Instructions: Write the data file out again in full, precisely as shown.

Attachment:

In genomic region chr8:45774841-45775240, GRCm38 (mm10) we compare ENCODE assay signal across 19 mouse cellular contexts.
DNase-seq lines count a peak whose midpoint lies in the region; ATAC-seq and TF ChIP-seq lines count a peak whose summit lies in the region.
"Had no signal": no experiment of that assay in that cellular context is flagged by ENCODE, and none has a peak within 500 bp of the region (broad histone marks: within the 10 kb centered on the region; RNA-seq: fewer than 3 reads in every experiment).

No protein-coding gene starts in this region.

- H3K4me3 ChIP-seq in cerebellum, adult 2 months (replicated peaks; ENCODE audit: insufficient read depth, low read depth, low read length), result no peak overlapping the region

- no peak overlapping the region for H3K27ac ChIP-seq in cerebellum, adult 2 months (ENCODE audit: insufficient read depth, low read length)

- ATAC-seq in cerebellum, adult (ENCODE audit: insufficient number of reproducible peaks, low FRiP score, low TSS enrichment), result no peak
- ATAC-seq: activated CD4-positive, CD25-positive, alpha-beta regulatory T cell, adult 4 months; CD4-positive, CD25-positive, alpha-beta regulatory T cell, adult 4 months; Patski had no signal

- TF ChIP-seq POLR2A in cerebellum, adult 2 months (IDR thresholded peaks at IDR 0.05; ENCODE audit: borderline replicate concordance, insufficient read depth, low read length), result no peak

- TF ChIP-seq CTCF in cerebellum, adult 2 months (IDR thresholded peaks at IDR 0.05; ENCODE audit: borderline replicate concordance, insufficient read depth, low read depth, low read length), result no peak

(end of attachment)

In genomic region chr8:45774841-45775240, GRCm38 (mm10) we compare ENCODE assay signal across 19 mouse cellular contexts.
DNase-seq lines count a peak whose midpoint lies in the region; ATAC-seq and TF ChIP-seq lines count a peak whose summit lies in the region.
"Had no signal": no experiment of that assay in that cellular context is flagged by ENCODE, and none has a peak within 500 bp of the region (broad histone marks: within the 10 kb centered on the region; RNA-seq: fewer than 3 reads in every experiment).

No protein-coding gene starts in this region.

- H3K4me3 ChIP-seq in cerebellum, adult 2 months (replicated peaks; ENCODE audit: insufficient read depth, low read depth, low read length), result no peak overlapping the region

- no peak overlapping the region for H3K27ac ChIP-seq in cerebellum, adult 2 months (ENCODE audit: insufficient read depth, low read length)

- ATAC-seq in cerebellum, adult (ENCODE audit: insufficient number of reproducible peaks, low FRiP score, low TSS enrichment), result no peak
- ATAC-seq: activated CD4-positive, CD25-positive, alpha-beta regulatory T cell, adult 4 months; CD4-positive, CD25-positive, alpha-beta regulatory T cell, adult 4 months; Patski had no signal

- TF ChIP-seq POLR2A in cerebellum, adult 2 months (IDR thresholded peaks at IDR 0.05; ENCODE audit: borderline replicate concordance, insufficient read depth, low read length), result no peak

- TF ChIP-seq CTCF in cerebellum, adult 2 months (IDR thresholded peaks at IDR 0.05; ENCODE audit: borderline replicate concordance, insufficient read depth, low read depth, low read length), result no peak